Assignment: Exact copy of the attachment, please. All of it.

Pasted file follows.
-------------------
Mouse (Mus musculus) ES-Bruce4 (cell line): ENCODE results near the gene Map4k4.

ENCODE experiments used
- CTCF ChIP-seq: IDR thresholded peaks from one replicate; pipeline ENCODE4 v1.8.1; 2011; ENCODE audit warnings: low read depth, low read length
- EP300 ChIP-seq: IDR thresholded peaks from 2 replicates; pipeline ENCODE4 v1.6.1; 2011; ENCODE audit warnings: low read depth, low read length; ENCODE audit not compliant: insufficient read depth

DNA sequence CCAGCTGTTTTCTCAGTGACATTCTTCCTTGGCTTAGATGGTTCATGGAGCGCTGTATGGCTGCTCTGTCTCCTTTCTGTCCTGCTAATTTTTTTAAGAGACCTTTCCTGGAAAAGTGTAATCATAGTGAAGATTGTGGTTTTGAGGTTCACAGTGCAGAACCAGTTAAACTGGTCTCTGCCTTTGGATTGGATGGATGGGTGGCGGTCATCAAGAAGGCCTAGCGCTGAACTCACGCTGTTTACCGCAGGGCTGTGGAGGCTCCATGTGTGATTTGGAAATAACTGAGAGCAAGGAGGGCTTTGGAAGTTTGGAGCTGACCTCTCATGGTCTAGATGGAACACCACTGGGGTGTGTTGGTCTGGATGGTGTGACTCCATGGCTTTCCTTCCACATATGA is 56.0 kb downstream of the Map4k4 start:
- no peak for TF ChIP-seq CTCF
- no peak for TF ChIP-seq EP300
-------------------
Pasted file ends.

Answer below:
Mouse (Mus musculus) ES-Bruce4 (cell line): ENCODE results near the gene Map4k4.

ENCODE experiments used
- CTCF ChIP-seq: IDR thresholded peaks from one replicate; pipeline ENCODE4 v1.8.1; 2011; ENCODE audit warnings: low read depth, low read length
- EP300 ChIP-seq: IDR thresholded peaks from 2 replicates; pipeline ENCODE4 v1.6.1; 2011; ENCODE audit warnings: low read depth, low read length; ENCODE audit not compliant: insufficient read depth

DNA sequence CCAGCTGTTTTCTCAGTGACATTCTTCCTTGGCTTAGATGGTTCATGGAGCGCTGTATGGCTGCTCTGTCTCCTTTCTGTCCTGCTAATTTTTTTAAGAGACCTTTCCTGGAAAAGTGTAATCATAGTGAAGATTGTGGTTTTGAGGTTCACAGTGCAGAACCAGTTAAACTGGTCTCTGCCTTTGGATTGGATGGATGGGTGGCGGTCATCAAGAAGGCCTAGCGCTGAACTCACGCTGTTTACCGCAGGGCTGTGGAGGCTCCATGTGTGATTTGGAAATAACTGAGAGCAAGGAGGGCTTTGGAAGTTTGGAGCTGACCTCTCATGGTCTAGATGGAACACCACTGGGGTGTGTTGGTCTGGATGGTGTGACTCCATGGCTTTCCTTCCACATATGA is 56.0 kb downstream of the Map4k4 start:
- no peak for TF ChIP-seq CTCF
- no peak for TF ChIP-seq EP300